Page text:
Tools for managing dynamic systems typically invoke one of two perspectives. In the worst-case perspective, the system is assumed to behave in the worst possible way; this perspective is used to provide formal safety guarantees. In the risk-neutral perspective, the system is assumed to behave as expected; this perspective is invoked in reinforcement learning and stochastic optimal control. While the worst-case perspective is useful for safety analysis, it can lead to quite conservative decision support tools, especially in settings where uncertainties are non-adversarial. The risk-neutral perspective is less conservative and useful for optimizing the system’s performance on average. However, optimizing average performance is not guaranteed to protect against harmful outcomes and thus is not appropriate for safety-critical applications. In this talk, I will first present an analytical and computational toolkit for managing breast cancer that I have developed with cancer biologists at the Oregon Health and Science University by invoking the worst-case perspective. In addition to providing biological insights, this work has motivated the need for quantitative decision support tools based on systems theory and data analysis that balance the worst-case and risk-neutral perspectives. Thus, to facilitate more protective and practical management of safety-critical systems, I have developed a new risk-sensitive tool for safety analysis that provides a tunable balance between these perspectives by leveraging risk measure theory. The next part of my talk will focus on this new risk-sensitive tool and its application to evaluating safety of urban water infrastructure in joint work with water resources specialists at the Berkeley Water Center. Then, I will conclude by presenting my research vision on the development of more realistic decision support tools that are sensitive to rare harmful outcomes and the transfer of these tools to practical problems in healthcare, smart cities, and additional safety-critical settings.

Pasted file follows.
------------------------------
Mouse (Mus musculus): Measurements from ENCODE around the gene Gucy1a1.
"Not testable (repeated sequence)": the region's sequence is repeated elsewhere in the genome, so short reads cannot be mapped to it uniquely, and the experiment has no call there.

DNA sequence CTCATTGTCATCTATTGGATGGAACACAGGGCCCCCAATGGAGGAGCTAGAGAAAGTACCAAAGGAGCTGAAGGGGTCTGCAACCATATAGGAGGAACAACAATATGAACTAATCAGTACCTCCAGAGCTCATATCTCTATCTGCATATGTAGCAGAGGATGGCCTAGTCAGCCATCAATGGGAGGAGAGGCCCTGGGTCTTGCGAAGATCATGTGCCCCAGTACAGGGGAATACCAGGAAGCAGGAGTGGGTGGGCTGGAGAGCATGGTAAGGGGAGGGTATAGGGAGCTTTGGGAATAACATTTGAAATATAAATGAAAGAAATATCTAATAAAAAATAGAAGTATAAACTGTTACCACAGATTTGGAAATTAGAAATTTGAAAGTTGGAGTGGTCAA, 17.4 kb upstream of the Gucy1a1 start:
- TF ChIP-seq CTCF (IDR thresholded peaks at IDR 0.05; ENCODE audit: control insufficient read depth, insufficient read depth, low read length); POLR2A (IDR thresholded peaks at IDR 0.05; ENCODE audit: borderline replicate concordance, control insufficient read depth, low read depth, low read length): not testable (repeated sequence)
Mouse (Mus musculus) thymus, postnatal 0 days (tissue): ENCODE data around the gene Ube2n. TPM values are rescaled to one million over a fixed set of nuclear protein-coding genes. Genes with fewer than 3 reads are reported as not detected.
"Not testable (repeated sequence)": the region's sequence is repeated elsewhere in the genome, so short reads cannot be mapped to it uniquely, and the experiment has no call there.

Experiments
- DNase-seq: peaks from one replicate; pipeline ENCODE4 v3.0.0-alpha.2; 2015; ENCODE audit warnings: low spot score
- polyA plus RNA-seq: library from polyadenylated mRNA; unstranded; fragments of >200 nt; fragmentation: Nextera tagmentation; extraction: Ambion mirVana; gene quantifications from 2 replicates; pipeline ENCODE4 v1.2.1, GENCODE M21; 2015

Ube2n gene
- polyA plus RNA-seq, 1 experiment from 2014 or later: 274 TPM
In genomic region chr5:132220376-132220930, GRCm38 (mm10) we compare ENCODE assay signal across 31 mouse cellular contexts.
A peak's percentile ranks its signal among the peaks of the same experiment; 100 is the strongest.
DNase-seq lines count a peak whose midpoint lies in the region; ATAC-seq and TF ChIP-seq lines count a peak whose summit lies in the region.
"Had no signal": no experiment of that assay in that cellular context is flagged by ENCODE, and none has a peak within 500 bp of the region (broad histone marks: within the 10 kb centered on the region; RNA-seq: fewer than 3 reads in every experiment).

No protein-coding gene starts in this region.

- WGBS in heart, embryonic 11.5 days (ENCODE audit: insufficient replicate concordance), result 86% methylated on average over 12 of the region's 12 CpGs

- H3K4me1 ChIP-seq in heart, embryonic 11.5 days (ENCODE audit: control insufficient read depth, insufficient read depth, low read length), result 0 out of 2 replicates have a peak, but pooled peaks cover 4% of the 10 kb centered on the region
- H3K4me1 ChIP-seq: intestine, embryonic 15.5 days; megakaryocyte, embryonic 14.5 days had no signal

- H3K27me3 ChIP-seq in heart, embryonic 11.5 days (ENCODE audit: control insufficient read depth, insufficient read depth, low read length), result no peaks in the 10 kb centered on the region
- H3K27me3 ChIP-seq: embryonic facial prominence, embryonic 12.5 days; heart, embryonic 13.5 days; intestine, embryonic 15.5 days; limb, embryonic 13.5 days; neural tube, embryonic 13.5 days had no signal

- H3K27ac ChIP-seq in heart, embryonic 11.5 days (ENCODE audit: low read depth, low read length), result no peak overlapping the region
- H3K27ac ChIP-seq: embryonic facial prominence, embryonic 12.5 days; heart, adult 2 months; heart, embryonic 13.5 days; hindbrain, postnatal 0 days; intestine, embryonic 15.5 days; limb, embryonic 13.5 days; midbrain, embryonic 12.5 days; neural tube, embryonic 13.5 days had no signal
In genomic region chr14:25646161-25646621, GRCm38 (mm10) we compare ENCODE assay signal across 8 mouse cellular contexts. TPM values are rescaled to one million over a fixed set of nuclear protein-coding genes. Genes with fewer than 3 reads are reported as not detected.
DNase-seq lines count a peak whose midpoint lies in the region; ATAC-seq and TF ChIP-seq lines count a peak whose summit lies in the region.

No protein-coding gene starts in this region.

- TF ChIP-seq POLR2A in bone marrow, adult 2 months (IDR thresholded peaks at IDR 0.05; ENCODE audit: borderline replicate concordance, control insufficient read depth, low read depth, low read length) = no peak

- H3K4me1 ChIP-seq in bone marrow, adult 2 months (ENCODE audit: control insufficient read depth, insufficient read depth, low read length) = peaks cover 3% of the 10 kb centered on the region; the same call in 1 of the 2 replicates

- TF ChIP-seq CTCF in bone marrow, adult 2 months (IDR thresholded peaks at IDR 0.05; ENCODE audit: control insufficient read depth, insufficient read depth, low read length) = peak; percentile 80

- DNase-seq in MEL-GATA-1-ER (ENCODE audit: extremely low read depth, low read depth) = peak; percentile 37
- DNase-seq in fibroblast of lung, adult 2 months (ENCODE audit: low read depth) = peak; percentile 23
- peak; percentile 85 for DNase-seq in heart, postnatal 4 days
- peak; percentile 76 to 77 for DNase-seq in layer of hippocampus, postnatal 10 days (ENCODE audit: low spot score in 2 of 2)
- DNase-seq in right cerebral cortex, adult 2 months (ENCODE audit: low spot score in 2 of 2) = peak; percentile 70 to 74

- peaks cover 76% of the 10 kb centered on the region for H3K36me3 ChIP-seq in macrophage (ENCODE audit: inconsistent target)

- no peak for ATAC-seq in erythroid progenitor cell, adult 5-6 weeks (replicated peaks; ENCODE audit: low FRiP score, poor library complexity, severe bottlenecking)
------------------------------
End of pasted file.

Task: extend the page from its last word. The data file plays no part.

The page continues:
Margaret Chapman is a PhD candidate advised by Claire Tomlin in Electrical Engineering and Computer Sciences (EECS) at UC Berkeley. She is grateful to be a recipient of the Fulbright Scholarship, the NSF Graduate Research Fellowship, and the Berkeley Fellowship for Graduate Study. She earned her BS degree (with Distinction) and her MS degree in Mechanical Engineering from Stanford University. Margaret’s research lies at the intersection of stochastic and robust optimal control with a focus on risk analysis for safety-critical systems. She aims to develop quantitative decision support tools that are more sensitive to rare outcomes by leveraging systems theory, data analysis, risk measures, and more realistic assumptions about uncertainties. Her application areas of interest include healthcare and smart cities. Margaret is delighted to be a participant of 2019 Rising Stars in EECS hosted by the University of Illinois Urbana-Champaign, and she aims to become a professor at a research-focused university. https://www.margaretpfeifferchapman.com/